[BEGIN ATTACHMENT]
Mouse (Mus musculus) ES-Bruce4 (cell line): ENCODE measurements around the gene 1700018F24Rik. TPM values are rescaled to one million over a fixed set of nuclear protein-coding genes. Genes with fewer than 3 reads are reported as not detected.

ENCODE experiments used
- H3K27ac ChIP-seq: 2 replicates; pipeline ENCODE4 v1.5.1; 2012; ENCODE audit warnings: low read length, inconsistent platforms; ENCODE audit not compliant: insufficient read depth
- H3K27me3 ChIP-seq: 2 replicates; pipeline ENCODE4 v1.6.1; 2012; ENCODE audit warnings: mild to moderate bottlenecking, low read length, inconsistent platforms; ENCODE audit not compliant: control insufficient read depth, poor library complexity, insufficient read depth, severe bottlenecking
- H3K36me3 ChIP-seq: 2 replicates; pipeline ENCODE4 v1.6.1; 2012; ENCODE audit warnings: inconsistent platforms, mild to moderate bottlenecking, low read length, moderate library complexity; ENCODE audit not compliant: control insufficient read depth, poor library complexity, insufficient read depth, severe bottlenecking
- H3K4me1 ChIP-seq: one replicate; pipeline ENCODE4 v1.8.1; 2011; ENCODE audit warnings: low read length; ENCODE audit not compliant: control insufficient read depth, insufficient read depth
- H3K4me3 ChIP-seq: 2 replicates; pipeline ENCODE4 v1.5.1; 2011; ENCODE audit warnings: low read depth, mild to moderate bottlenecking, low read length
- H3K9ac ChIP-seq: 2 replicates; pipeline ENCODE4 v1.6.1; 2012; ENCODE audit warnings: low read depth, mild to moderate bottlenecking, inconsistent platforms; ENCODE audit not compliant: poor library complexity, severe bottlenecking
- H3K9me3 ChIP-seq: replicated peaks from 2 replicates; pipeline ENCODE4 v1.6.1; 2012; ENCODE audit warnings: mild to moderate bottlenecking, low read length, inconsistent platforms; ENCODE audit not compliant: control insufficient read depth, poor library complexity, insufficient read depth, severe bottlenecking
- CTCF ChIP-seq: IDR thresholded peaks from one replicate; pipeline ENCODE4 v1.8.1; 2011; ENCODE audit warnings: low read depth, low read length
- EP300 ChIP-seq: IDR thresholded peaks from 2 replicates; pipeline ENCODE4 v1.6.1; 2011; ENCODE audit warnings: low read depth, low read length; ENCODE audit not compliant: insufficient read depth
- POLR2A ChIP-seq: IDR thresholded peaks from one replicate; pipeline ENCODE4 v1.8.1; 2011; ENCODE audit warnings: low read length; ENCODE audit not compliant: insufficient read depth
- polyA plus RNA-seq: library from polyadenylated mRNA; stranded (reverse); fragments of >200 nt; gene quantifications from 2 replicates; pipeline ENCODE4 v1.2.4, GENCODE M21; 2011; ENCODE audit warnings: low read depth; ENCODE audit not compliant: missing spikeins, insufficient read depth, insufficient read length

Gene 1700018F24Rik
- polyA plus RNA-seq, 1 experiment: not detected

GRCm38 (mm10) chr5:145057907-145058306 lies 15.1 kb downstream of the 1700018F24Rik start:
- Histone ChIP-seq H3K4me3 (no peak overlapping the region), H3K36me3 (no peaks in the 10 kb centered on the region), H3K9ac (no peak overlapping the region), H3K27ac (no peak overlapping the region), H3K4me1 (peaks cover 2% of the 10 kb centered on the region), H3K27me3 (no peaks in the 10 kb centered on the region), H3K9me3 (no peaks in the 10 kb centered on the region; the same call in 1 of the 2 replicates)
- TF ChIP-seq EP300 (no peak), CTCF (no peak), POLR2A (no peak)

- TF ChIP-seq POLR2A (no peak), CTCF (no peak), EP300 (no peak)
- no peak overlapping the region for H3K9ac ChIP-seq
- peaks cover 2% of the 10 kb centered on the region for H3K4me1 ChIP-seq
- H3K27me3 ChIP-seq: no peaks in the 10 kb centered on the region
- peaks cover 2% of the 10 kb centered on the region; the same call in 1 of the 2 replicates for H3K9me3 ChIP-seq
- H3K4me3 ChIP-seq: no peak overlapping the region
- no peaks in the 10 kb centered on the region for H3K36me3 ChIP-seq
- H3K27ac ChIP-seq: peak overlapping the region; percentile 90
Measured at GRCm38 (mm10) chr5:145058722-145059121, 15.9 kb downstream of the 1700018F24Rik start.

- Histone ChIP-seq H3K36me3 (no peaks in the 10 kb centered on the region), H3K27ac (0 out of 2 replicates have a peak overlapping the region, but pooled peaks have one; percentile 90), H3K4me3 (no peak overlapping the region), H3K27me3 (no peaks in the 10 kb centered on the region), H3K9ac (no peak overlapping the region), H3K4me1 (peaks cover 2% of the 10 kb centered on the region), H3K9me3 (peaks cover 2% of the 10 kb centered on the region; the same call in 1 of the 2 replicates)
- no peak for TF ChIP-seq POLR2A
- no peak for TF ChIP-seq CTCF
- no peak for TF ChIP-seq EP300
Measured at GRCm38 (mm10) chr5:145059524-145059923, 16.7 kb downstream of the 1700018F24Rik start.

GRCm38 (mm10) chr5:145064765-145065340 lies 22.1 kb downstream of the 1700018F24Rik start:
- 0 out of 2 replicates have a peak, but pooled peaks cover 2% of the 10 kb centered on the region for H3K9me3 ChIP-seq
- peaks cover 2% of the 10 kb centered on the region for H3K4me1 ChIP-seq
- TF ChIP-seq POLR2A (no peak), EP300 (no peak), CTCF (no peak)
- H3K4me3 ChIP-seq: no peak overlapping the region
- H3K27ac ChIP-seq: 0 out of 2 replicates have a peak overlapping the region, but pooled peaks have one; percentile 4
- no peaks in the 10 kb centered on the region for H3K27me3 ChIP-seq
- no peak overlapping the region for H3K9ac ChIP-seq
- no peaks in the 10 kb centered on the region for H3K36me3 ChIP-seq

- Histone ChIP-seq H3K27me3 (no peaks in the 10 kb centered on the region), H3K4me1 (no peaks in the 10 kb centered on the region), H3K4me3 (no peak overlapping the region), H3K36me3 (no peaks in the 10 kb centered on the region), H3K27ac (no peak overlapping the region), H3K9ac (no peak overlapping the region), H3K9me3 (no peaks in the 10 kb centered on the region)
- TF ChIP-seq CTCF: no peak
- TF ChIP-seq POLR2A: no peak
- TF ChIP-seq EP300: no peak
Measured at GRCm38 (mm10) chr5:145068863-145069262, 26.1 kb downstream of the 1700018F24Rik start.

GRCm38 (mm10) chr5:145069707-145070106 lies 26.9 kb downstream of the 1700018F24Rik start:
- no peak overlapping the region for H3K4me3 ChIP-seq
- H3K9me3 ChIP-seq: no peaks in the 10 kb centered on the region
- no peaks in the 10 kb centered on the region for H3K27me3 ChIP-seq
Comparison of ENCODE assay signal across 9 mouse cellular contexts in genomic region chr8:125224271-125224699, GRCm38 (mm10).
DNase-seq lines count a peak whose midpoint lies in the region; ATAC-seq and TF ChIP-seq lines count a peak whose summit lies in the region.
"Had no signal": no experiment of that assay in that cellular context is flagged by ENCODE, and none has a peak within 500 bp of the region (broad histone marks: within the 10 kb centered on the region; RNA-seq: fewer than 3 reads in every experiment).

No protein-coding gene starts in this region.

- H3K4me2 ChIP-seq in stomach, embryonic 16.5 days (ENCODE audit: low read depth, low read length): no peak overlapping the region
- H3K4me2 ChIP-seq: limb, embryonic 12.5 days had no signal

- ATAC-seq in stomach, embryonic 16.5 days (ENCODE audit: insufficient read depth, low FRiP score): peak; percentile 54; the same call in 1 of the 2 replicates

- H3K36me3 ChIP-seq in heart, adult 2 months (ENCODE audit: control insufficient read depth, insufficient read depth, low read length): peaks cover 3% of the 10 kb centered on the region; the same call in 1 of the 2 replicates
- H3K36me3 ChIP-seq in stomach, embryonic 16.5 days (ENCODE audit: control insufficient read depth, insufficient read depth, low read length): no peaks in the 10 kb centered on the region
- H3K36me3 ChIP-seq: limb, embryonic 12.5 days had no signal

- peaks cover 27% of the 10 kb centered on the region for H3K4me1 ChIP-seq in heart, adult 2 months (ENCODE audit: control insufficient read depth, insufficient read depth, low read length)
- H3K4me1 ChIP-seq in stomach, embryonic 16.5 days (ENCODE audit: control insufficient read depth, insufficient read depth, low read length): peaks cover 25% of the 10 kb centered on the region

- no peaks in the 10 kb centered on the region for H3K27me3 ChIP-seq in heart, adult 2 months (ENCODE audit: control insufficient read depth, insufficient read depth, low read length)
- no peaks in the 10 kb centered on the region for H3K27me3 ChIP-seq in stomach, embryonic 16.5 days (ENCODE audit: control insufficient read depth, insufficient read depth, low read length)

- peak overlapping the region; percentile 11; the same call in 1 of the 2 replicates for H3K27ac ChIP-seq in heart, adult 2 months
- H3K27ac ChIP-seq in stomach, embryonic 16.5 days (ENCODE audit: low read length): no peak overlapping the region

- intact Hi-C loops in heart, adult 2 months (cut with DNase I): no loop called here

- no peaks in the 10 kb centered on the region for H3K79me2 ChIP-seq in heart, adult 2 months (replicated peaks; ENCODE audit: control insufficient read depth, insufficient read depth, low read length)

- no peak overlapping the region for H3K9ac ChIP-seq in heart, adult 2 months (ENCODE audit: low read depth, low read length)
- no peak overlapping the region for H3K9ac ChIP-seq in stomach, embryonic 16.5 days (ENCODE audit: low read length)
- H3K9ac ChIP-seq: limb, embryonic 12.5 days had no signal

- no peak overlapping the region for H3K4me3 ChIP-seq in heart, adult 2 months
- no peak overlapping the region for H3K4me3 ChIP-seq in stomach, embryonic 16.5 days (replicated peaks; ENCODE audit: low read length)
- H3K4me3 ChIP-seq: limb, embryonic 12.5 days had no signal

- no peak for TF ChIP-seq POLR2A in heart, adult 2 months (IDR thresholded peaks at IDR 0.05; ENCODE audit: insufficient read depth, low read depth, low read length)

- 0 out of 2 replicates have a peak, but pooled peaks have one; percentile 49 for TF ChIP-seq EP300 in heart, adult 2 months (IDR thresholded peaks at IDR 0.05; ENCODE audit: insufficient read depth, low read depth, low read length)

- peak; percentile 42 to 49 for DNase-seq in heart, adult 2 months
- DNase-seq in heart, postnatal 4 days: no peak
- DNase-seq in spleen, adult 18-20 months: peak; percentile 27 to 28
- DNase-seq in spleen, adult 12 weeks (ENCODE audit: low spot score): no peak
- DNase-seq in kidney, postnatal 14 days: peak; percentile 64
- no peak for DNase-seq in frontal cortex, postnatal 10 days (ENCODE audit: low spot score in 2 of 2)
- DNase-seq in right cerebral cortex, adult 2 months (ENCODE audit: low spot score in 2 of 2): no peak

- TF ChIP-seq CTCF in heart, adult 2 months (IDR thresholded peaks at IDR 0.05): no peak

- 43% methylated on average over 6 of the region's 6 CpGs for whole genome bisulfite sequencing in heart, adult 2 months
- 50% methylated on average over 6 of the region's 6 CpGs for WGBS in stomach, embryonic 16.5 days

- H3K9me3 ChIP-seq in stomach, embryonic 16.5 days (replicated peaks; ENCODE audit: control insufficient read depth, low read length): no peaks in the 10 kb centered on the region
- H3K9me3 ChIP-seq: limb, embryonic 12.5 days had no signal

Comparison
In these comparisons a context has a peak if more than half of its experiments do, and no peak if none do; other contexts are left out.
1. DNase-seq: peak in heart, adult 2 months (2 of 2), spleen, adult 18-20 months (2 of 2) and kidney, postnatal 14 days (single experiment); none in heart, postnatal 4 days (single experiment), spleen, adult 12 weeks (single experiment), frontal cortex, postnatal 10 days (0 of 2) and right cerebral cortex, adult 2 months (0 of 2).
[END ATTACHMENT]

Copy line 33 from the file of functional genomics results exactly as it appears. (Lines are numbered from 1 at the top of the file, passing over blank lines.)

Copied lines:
GRCm38 (mm10) chr5:145064765-145065340 lies 22.1 kb downstream of the 1700018F24Rik start: